This Truly Miniature Golf Set Lets You Play 18 Holes in the House
Better still, it comes with six tiny clubs so you can drive, pitch, and putt.
There’s no shortage of shrunken down games for your playroom ⏤ from foosball, mini bowling, and table hockey, to Nerf hoops, tiny curling, and electric football. But one sport that doesn’t lend itself well to indoor play is golf. Unless you have a fancy simulator set-up in your man cave, all you can really do in the house is practice your putting on a mat like so many smarmy financial types in movies.
That’s what makes Mini Indoor Golf so damn cool. It’s a legitimately tiny version of the game, in which you control a plastic golfer attached to the end of a golf club. That toy golfer has six interchangeable (tiny) clubs, a full backswing, and can hit a tiny golf ball around your living room with realistic accuracy and arc. The little clubs even put backspin on the ball.
The game itself is not new. In fact, it’s almost 100 years old. Initially conceived by Schoenhut in the 1920s — the original wooden toy line now fetches a pretty penny on the collectibles market. It was resurrected in the 1960s by Marx Toys and then later endorsed by Arnold Palmer with the now plastic figure taking on the King’s appearance. In the current — and much more available — incarnation, the clubs sport a contemporary look and you can design a hole to your liking with the included sand traps, water hazard, tee box, and felt green.
Gameplay is simple and only takes a few tries to get the hang of. You grip the golf club much the same way you would a regular one. The handle, however, has a looped trigger through which you slide your index finger. Push the finger down to initiate your golfer’s backswing, and then pull it back towards you to swing through the ball.
The six included clubs (driver, fairway wood, 5 iron, 7 iron, wedge, and putter) neatly store on a “caddy ring” on the club’s shaft and easily snap into place in your golfer’s hands as easily as drill bits. I was dubious at first that club selection would matter at all in this toy but the varying lofts do make quite a difference — if you’ve got decent fine-motor skills you’ll be able to pull off a Phil Mickelson-caliber flop shot with a wedge. For example, the driver hits a low arching shot up to 17 feet while the 7 iron has a high arc and 8- to 9-foot range.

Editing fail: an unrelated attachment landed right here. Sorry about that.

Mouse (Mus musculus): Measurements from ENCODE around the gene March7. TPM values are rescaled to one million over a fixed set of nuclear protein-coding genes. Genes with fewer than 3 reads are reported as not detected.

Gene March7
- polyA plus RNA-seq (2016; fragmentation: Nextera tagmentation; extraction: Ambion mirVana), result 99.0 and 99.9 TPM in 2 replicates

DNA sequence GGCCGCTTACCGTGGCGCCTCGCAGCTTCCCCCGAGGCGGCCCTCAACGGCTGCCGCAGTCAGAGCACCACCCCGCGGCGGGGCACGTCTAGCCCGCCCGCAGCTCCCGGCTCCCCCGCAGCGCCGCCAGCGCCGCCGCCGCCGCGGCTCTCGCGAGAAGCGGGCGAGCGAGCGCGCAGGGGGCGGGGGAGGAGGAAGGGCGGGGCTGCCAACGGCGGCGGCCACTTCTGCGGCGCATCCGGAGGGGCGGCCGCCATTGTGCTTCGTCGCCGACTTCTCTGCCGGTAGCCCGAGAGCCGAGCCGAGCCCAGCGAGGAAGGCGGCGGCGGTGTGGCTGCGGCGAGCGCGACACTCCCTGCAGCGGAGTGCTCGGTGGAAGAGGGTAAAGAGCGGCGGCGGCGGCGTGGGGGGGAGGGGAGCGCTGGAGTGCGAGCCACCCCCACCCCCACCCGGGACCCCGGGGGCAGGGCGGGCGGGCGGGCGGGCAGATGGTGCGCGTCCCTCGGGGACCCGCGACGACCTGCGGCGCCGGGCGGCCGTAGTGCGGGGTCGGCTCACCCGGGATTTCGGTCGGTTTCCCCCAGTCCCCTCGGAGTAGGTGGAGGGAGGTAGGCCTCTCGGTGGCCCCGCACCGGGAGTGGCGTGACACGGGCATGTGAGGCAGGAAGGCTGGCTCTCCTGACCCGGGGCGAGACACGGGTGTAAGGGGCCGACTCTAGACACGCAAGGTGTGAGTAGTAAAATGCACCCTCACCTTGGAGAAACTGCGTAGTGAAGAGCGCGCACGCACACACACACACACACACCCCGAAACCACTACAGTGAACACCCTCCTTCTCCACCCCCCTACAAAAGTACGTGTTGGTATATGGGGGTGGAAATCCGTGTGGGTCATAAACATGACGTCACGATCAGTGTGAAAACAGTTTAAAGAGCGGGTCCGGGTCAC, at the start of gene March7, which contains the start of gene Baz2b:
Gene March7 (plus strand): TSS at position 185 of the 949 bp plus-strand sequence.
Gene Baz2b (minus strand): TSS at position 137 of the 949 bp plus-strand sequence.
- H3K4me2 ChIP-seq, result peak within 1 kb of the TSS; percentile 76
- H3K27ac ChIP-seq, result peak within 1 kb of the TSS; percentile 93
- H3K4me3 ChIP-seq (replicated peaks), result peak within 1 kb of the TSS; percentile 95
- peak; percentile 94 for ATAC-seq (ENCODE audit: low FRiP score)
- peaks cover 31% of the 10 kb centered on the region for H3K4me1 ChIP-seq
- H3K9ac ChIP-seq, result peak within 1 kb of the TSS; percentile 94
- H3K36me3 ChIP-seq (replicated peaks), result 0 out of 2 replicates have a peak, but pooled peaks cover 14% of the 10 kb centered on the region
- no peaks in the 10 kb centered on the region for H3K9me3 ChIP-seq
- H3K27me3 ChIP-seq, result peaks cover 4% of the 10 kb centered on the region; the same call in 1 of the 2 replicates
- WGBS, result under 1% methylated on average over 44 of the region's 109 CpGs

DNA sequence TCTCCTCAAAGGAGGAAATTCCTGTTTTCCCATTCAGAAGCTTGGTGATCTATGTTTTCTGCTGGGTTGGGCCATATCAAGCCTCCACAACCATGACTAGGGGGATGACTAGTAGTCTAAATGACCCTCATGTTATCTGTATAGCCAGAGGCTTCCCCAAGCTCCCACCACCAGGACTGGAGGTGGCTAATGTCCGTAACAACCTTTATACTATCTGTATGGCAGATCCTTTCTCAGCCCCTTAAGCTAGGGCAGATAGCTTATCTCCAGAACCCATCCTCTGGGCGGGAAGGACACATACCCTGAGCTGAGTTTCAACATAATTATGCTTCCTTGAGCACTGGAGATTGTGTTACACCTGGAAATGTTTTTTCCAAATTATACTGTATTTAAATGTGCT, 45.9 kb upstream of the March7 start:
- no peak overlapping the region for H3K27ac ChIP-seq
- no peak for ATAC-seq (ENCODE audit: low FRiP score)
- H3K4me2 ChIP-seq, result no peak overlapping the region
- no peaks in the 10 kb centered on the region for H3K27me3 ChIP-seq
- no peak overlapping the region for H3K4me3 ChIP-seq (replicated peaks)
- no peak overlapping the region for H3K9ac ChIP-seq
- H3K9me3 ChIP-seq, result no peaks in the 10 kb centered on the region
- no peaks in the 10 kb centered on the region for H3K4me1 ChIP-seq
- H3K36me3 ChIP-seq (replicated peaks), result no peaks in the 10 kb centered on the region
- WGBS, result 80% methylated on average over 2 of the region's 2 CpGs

When you get within spitting distance of the flag, be sure to swap out the higher flying white ball for one of the heavier orange “putting balls” which are much easier to knock in the hole. Also, keep in the mind the water hazard is designed to be filled up so that you’ll actually splash into the drink rather than plunk off of a blue plastic obstacle. But mini indoor golf does have its advantages: just because you get wet, no need to fret that one stroke penalty. You can easily hit it out of the water as the ball floats.
The basic set starts at $60 and includes everything you need to hit the links. Or, if you want to turn the living room into a true Arnold Palmer course, they sell accessories as well — from extra pins and sand traps to trees, rough, and water hazards. My son gets a kick out of the course architecture aspects of mini indoor golf, often opting to add extra obstacles to amp up the challenge factor — no reason why you can’t snake a train track around the pin or erect a couple Lego buildings on the fairway.